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    "Whose money is it?": on misconceiving female autonomy and economic empowerment in low-income households

    Vera-Sanso, Penny (2014) "Whose money is it?": on misconceiving female autonomy and economic empowerment in low-income households. In: Chant, S. and Beetham, G. (eds.) Gender, Poverty, and Development. Routledge. ISBN 9780415711951.

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    Policies and projects aimed at empowering women by giving them direct allocation of resources have been criticised for failing to meet their objectives or of being detrimental to women’s strategic gender interests. I will argue that the slip between intention and outcome is rooted in three assumptions: first, that individuals have clear title to their earnings, second, that the primary structuring of markets is not social and, third, that taking individuals and families as isolated units of subsistence is analytically valid. Critiques founded on conceptualisations and measurement of individualised female autonomy and empowerment do not adequately challenge these assumptions; instead they tend to rely on them themselves, sharing them with Neo-liberal conceptualisations of the individual, money and markets. I will argue that extending our analysis from a focus on income and its control to an examination of the socially derived opportunities for and constraints on meeting subsistence needs will help identify a route forward to benefit women in low- income households. For this we need to take into account the interdependencies and alliances within marriages (and the costs of not being married) as well as a thorough understanding of the wider social arenas on which men and women depend in order to understand the extent to which individual and family welfare is determined by positioning within moral economies. Using research undertaken in South India the article demonstrates that poverty and the social construction of credit, labour, housing and marriage markets are the main determinants of autonomy. Book synopsis: Serious research into the problematic and contested relationship between notions of gender, poverty, and development continues to blossom. Indeed, the work of scholars in this cross-disciplinary field supports numerous international journals, regional organizations, and global conferences. Moreover, as the formal end of the Millennium Development Goals era approaches—after which a new set of ‘Sustainable Development Goals’ for the so-called ‘Post-2015 Agenda’ are sure to feature gender—such research is destined to grow still further. To make some sense of the wide range of approaches and complex theories that have informed thinking in this area, Routledge announces a new title in its acclaimed Critical Concepts in Development Studies series. Edited by a leading and emerging scholar with an international reputation, Gender, Poverty, and Development is a definitive, four-volume collection of cutting-edge and foundational research which provides users with a ‘mini library’ on the gendered dimensions of the causes, contexts, and consequences of international poverty. The collection is fully indexed and supplemented with a comprehensive introduction, newly written by the editors, which places the gathered materials in their historical and intellectual context. Gender, Poverty, and Development will be particularly useful as a database allowing scattered and often fugitive material to be easily located. It will also be welcomed as a crucial tool permitting rapid access to less familiar—and sometimes overlooked—texts. For scholars, students, policy-makers, and development professionals, this is an essential one-stop research and pedagogic resource.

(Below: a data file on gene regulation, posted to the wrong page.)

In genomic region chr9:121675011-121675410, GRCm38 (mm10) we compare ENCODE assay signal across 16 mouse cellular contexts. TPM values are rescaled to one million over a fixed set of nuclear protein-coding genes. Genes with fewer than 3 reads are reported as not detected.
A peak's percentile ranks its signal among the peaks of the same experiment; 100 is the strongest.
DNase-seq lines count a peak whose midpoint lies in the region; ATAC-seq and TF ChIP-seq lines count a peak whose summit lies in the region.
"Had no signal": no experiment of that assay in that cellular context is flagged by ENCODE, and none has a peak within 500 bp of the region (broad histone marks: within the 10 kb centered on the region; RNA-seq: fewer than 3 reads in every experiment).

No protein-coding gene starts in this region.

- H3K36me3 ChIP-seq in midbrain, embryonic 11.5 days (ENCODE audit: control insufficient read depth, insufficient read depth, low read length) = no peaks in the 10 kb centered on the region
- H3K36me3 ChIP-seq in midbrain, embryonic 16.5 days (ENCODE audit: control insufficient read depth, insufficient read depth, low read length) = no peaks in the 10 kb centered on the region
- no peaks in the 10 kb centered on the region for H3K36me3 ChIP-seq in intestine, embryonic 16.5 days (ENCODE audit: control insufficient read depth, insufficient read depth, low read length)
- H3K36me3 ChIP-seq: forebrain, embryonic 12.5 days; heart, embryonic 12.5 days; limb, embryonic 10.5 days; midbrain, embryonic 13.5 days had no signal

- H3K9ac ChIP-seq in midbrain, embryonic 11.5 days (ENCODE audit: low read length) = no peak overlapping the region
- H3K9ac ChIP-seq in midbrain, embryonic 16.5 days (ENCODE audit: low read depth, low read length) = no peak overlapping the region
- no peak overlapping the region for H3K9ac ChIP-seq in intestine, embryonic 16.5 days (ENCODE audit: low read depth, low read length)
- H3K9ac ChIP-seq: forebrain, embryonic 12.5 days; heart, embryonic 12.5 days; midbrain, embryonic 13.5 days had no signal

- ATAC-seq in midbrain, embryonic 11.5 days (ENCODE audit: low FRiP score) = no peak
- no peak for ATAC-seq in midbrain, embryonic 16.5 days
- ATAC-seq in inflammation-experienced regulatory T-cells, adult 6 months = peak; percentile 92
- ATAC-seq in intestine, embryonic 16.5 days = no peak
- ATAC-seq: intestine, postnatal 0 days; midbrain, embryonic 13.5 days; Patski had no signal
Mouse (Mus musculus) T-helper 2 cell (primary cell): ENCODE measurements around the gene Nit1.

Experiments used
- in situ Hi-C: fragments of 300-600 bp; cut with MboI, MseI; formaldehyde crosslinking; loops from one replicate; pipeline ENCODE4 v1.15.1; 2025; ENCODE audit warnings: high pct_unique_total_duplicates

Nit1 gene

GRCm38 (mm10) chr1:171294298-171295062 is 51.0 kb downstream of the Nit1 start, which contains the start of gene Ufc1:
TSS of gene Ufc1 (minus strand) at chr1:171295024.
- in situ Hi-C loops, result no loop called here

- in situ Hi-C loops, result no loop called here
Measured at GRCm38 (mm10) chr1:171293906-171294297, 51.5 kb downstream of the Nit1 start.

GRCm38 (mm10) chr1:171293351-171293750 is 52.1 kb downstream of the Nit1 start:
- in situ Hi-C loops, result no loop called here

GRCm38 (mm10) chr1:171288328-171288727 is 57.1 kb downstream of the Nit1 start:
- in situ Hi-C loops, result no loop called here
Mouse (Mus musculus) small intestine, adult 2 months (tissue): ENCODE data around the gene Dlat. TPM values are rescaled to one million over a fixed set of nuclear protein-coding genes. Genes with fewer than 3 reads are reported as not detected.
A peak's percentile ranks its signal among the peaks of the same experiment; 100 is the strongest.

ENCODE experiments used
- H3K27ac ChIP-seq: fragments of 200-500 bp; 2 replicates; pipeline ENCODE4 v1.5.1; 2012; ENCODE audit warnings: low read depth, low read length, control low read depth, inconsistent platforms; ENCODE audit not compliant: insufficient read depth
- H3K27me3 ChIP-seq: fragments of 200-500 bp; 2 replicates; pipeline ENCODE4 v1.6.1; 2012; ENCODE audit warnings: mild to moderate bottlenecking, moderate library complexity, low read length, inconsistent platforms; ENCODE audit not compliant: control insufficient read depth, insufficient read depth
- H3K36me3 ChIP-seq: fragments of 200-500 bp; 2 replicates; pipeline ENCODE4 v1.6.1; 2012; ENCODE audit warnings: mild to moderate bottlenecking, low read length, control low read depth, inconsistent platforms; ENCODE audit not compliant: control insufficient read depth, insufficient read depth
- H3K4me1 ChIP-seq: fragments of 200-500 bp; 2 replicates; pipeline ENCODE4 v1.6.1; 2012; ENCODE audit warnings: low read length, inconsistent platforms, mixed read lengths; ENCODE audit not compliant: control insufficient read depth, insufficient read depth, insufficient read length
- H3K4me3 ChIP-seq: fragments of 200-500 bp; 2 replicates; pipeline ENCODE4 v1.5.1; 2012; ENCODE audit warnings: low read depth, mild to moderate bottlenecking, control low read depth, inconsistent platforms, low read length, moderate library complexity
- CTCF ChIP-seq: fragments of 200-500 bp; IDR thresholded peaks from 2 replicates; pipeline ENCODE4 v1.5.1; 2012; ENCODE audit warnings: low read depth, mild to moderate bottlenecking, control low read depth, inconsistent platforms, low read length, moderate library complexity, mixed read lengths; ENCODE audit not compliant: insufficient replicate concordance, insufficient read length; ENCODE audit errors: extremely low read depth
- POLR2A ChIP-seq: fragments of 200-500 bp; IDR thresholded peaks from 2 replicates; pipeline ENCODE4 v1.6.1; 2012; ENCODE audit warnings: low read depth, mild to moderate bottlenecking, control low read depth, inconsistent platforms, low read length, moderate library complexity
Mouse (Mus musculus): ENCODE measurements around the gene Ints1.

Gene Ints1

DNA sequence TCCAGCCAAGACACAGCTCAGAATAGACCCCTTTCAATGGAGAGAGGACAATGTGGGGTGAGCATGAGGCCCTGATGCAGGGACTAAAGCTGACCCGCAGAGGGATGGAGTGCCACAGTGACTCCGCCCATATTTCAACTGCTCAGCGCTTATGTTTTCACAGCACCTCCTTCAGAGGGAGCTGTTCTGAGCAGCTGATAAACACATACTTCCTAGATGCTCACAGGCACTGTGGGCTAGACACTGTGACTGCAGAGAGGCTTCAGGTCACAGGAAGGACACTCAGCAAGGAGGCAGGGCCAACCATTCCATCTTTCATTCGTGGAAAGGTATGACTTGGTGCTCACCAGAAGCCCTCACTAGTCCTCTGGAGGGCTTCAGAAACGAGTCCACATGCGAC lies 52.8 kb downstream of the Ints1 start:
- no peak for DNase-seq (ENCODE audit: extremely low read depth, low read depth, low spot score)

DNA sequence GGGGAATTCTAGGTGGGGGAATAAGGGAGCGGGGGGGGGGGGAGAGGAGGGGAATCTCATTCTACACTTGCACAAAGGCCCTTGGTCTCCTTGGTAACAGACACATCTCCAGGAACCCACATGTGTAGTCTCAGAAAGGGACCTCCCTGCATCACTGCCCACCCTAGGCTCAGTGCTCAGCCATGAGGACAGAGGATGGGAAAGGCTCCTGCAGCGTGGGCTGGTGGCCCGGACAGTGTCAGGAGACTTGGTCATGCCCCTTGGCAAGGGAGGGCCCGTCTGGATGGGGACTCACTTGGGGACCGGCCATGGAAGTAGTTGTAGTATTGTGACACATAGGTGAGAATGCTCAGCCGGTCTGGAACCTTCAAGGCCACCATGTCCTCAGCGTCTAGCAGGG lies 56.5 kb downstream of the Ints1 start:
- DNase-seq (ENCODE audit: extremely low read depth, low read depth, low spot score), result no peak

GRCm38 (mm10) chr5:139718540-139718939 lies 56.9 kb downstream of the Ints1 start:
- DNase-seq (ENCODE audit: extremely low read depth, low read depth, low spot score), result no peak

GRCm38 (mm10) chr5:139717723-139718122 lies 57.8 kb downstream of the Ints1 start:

Item Type: Book Section
    School: Birkbeck Faculties and Schools > Faculty of Humanities and Social Sciences > School of Social Sciences
    Depositing User: Penny Vera-Sanso
    Date Deposited: 24 Jan 2022 18:42
    Last Modified: 02 Aug 2023 18:14


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